Choosing a Spray Gun for Auto Paint

by John Smith

This article will guide you through the basic steps of choosing a spray gun for auto paint.

Decide on your goals. Your purchasing decision will be different depending on whether you're planning to paint one car or many cars. Adequate spray guns for auto paint can cost as little as $100, and professional spray guns for auto paint may cost more than $500.

Choose an HVLP spray gun for auto paint. HVLP stands for high volume, low pressure. It's a newer technology in spray guns for auto paint: more efficient, less dangerous to your health and less dangerous for the environment. Especially if you are just learning to paint with a spray gun, HVLP spray guns for auto paint are preferable. Some states have regulations that prohibit the use of any other kind of spray gun for auto paint. Disadvantages apply mainly to experienced users of spray guns for auto paint; they sometimes like to stay with the older equipment they already understand and know how to use effectively.

Your choices among HVLP spray guns for auto paint are many. First, you'll need to choose between gravity-feed and siphon-feed. Gravity-feed spray guns for auto paint store their paint supply above the nozzle. Siphon-feed spray guns store their paint supply beneath the nozzle. Gravity-feed spray guns have decisive advantages. First, they use almost all the paint, because there is never any left in the bottom of the container. Second, the design makes it easier to see when you're running out of paint, and to avoid spraying with too much air and not enough paint. Third, they're often easier to maneuver in tight spaces.

Another choice you'll need to make is tip size. If you're on a budget, you'll probably opt for a spray gun with a single tip. Tips range from about 1.3 millimeters to 2.0 millimeters. The larger the tip, the heavier the paint it is designed for. One in the middle range can be used effectively with several different weights of paint. This is important if you plan to apply primer (heavy), then color (lighter) and finally a clear coat (lightest). However, don't pinch pennies and lose dollars. If you apply a clear coat, then it's apparent that you want a very high-quality finish. In that case, it makes most sense, given the cost of paint, to spring for a spray gun with interchangeable tips, which should include a 1.2 millimeters tip for applying the clear coat.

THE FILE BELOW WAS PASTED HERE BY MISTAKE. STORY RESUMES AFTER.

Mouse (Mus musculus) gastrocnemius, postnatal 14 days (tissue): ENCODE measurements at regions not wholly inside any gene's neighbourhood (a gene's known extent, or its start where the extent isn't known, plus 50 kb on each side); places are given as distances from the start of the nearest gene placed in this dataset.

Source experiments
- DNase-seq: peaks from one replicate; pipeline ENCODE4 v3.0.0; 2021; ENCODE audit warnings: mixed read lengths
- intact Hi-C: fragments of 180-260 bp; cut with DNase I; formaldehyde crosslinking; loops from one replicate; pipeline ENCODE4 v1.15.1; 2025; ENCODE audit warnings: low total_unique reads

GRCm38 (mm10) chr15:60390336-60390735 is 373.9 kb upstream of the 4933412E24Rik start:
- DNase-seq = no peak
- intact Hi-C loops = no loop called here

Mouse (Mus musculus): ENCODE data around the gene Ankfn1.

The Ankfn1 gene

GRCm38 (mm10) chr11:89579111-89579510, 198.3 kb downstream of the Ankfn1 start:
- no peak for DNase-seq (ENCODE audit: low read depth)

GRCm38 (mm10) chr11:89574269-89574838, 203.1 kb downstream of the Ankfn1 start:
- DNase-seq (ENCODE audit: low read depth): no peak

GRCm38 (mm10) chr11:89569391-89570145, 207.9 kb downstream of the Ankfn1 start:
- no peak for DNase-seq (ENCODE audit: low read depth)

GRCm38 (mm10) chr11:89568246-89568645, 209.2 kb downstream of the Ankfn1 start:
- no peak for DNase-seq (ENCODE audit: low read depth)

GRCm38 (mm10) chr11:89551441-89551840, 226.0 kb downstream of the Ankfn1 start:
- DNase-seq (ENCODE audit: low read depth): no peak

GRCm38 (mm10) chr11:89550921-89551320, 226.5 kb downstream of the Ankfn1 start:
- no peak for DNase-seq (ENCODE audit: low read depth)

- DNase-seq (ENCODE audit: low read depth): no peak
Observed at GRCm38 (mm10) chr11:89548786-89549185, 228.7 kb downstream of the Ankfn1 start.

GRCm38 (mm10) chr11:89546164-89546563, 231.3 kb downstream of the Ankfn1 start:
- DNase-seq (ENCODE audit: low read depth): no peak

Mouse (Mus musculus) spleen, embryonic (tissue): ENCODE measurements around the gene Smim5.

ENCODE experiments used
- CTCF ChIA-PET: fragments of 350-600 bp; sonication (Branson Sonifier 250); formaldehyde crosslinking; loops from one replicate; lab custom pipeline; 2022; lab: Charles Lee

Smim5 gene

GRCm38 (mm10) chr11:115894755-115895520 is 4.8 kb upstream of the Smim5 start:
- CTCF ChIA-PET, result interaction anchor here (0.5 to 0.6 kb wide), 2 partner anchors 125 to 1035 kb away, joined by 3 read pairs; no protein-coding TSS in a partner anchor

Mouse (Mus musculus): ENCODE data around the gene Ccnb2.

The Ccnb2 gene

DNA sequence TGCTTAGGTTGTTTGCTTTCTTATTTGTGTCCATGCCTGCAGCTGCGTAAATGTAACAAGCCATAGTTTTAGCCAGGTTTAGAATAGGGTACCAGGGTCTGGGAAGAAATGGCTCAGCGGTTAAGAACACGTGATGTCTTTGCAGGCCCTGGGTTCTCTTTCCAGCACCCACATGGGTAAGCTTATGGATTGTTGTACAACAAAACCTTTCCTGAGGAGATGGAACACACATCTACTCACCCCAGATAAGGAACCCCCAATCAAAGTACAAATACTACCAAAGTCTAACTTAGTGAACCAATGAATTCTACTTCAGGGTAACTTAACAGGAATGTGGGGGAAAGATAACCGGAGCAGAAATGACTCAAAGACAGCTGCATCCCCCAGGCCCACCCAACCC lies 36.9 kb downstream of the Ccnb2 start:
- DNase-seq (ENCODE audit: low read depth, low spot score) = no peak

Choose an air compressor that meets the requirements of your spray gun. Obviously, you'll need to factor in air compressor specs when you are choosing your spray gun. Spray guns are rated by CFM (cubic feet per minute) at a given psi (air pressure in pounds per square inch). Choose a spray gun that does not demand excessive CFM or psi, so you won't have to buy a world-class air compressor just to keep up with it.

About the Author

David Wimberley is a content creator, teacher, copywriter, and publisher of the website TeacherMadeVideos.com. He's been writing for print and web outlets since 1991. Wimberley holds a Bachelor of Arts in English and a Master of Education from Auburn University.

Photo Credits

  • photo_camera red car detail image by .shock from Fotolia.com